Autodesk Fusion 360 does not have a specific command that will allow the creation of conical sheet metal components, but with a little creativity, the process is easy!
The first step is to create a constrained sketch of the desired conical component wall. I have used a base radius and an angle, or you could use the a top radius instead.
The next step is to use the Flange tool to turn the sketch into a sheet metal component. Selecting the conical side sketch, set the distance to a very small value. In my example, I am using -0.001 in because I would like the flange to be on the outside of my sketch line. Select the desired sheet metal rule and select OK to finish.
Below is a close-up view showing the sheet metal flange and the sketch line at the top edge.
At this point note the model parameter assigned to the sheet metal thickness (rename for easy recall). Select the “Change Parameters” command on the Solid > Modify tool panel and expand the sheet metal parameter for the sheet “Thickness”. In my example it is “d4”. I have made it a Favorite for easy to access.
Next, make sure that you have made the original sketch of the conical component visible so it can be used in the next step. Change the Fusion 360 environment to either “Patch” or “Surface” depending on which user interface you are using (I am using the new UI Preview user interface).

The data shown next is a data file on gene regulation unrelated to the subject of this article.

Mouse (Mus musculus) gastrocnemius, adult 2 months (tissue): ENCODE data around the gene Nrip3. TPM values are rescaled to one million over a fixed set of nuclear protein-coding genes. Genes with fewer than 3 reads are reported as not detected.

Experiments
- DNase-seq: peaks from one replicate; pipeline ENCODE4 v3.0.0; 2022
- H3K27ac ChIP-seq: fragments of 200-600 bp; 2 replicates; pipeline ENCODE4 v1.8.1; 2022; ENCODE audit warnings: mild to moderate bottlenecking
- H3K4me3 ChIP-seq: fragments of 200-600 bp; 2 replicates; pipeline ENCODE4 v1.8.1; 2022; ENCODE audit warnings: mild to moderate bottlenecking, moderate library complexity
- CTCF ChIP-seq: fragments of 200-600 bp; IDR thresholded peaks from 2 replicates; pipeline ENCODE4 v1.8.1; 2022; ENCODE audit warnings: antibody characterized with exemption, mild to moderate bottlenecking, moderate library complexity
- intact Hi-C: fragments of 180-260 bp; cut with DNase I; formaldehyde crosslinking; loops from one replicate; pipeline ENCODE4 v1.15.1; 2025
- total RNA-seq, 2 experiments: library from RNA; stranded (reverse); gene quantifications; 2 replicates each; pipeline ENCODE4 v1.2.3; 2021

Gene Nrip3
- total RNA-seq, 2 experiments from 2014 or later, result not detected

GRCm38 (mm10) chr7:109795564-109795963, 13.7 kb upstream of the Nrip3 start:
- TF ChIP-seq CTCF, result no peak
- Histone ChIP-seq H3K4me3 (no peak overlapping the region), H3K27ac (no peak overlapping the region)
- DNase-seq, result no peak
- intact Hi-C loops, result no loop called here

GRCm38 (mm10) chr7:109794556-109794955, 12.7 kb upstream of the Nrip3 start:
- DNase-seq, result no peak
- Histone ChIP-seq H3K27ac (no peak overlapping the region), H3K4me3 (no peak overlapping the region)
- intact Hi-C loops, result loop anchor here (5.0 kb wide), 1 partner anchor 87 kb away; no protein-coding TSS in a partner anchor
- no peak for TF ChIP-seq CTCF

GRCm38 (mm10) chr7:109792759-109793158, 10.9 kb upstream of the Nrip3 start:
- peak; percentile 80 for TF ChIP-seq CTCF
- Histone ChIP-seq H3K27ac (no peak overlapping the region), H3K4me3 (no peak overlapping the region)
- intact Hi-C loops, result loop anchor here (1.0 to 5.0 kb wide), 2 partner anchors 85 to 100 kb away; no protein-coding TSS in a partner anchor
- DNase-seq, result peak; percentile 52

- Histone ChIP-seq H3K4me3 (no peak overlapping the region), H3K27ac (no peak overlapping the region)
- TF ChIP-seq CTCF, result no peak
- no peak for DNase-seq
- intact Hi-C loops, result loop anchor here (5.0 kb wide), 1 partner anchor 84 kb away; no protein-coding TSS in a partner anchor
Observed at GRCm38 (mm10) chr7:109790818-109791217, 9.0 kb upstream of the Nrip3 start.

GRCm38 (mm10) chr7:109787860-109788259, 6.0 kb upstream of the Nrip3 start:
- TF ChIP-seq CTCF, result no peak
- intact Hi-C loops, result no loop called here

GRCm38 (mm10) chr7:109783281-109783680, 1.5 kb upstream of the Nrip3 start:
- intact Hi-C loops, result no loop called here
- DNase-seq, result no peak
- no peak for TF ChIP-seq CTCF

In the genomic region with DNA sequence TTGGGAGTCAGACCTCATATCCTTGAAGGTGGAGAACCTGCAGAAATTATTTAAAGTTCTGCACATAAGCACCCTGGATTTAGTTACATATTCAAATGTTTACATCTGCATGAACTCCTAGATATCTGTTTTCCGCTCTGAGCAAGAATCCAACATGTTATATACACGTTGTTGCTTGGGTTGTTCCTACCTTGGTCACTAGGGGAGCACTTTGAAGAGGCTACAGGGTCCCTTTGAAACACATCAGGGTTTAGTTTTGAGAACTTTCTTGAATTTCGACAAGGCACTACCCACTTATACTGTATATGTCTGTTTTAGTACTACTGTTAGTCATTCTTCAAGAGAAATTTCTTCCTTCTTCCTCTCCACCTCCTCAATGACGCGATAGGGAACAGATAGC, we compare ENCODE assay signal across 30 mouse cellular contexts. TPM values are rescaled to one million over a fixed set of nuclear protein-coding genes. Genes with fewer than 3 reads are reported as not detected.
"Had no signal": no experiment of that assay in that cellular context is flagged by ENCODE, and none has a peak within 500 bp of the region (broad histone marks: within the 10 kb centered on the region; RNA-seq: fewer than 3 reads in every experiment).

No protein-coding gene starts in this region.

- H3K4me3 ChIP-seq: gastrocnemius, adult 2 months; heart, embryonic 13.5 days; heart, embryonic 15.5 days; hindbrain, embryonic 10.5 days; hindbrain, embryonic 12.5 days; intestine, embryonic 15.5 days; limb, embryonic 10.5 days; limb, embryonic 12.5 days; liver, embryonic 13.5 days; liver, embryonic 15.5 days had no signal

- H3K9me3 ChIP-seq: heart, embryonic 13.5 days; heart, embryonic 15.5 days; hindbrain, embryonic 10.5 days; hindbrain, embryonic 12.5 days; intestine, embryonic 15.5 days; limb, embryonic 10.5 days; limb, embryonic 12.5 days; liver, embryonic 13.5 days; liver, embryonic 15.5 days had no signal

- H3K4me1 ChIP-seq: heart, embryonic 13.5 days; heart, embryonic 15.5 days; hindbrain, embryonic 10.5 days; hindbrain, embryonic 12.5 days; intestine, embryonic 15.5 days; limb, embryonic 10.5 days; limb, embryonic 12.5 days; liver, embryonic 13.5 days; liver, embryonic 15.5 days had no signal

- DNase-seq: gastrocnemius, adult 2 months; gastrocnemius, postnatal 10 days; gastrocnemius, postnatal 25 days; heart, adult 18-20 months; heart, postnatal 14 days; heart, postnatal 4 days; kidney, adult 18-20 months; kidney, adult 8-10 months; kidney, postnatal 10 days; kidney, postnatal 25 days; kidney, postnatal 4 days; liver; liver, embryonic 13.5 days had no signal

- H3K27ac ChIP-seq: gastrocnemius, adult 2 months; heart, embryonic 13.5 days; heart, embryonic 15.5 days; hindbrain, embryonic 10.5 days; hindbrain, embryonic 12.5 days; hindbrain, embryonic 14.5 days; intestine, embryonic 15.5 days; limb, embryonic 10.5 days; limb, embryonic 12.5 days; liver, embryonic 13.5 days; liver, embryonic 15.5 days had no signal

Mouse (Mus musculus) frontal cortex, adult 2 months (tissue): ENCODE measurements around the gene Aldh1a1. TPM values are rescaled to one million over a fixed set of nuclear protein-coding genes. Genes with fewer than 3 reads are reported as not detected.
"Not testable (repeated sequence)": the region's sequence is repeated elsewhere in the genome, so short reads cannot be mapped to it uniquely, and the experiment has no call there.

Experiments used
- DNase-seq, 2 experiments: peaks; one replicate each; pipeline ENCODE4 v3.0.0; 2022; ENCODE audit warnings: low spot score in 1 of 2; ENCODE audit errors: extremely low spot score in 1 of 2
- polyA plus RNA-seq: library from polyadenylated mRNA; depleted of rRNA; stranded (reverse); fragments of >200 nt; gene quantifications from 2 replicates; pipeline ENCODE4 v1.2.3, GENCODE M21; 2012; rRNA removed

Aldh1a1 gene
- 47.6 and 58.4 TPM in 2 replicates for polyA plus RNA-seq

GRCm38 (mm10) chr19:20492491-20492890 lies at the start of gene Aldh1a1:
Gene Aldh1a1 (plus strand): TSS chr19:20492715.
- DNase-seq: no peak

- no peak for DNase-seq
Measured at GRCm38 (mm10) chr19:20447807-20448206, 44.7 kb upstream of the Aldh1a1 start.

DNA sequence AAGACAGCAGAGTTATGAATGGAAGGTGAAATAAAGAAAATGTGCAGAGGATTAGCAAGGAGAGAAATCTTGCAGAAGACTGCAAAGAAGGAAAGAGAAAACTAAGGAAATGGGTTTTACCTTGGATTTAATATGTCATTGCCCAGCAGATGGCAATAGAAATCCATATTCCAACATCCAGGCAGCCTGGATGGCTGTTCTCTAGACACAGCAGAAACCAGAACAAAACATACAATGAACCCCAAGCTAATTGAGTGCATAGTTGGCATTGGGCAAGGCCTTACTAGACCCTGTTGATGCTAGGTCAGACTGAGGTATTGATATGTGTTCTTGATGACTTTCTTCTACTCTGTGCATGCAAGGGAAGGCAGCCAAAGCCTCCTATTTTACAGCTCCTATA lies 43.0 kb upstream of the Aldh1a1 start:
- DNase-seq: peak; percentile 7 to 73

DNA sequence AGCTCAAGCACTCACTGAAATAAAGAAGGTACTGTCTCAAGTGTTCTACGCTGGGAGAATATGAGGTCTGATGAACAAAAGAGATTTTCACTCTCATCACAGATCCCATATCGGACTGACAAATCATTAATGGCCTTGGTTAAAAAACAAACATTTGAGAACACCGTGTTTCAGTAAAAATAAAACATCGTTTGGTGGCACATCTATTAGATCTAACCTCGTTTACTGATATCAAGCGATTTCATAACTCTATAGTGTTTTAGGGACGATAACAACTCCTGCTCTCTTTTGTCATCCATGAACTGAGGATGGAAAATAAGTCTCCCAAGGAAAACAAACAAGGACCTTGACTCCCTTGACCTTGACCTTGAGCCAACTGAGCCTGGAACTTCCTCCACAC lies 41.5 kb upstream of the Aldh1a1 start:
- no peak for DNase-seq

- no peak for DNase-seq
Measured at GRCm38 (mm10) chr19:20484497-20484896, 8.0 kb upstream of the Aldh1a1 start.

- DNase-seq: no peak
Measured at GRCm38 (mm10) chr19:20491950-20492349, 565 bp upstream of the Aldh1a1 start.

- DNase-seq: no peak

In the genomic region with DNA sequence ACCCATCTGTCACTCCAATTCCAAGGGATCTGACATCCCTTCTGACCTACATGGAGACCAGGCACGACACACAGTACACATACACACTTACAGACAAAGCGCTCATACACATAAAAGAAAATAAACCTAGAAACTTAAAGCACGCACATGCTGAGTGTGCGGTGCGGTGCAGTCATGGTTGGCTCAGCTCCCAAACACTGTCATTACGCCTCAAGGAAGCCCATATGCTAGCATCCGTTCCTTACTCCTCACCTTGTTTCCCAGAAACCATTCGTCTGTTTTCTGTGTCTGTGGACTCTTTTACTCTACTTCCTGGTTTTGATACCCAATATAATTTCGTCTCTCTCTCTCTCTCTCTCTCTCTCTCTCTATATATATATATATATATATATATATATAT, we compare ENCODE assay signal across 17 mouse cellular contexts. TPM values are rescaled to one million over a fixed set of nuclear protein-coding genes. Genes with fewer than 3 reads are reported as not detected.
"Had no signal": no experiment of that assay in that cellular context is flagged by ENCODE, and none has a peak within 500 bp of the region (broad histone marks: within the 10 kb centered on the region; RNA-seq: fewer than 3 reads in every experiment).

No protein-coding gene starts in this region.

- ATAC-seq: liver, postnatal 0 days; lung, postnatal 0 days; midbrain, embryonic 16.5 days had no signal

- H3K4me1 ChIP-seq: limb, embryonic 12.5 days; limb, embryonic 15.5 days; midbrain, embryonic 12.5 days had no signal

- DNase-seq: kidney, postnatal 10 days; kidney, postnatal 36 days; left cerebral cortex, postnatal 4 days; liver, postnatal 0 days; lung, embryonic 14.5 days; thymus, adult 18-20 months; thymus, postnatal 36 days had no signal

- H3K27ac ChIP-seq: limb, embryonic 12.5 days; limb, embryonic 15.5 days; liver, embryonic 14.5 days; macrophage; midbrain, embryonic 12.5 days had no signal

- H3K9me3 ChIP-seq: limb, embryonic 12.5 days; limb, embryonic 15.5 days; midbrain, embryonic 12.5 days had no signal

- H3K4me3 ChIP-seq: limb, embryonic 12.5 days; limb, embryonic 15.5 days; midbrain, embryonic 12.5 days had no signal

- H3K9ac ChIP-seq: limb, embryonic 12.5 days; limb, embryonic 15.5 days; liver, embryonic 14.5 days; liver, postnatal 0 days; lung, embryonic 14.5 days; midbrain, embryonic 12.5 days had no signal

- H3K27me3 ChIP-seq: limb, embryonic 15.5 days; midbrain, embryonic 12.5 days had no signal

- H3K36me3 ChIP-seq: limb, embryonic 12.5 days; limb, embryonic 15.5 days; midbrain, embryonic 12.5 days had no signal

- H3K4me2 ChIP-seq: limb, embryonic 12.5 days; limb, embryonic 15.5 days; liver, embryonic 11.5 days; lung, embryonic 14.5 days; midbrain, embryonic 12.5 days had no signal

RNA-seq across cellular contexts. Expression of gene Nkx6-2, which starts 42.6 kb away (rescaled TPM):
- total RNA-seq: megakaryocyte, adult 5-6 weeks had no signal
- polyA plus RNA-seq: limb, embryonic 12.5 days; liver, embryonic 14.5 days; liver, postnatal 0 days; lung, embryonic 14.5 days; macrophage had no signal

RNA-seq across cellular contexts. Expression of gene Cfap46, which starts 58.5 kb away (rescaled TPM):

Using the Revolve (surface) command, select the visible sketch and either the vertical construction line or the origin axis as the revolve rotational axis, and rotate to create a surface body of the required number of degrees. IT IS VERY IMPORTANT not to rotate a full 360 degrees so a gap will be available in the conical sheet metal body to unfold it later.
The last step in the process is to use the Thicken command in either the Surface or Solid environment to thicken the previously revolved surface body to the same value as the sheet metal flange created earlier using the parameter value I just made a Favorite. Two important things to remember are:
- Make sure the thickness is a negative value, so it is created on the same side of the surface as the sheet metal flange created earlier and
- To make sure the “Operation” is set to “Join”. What this does is make the thickness become a part of the sheet metal flange thus making the entire conical body a sheet metal component.
All done! Now you may select the Create Flat Pattern command in the Sheet Metal environment, select the inside surface of the conical sheet metal component as the Stationary Face and finish by picking OK.
Using variations on this modeling technique, you can create truncated conical sheet metal components with intersections such as the one below. The one thing to remember is to do all body cutting to the surface body BEFORE using the Thicken command. This will give you clean square edges to your flat pattern layouts.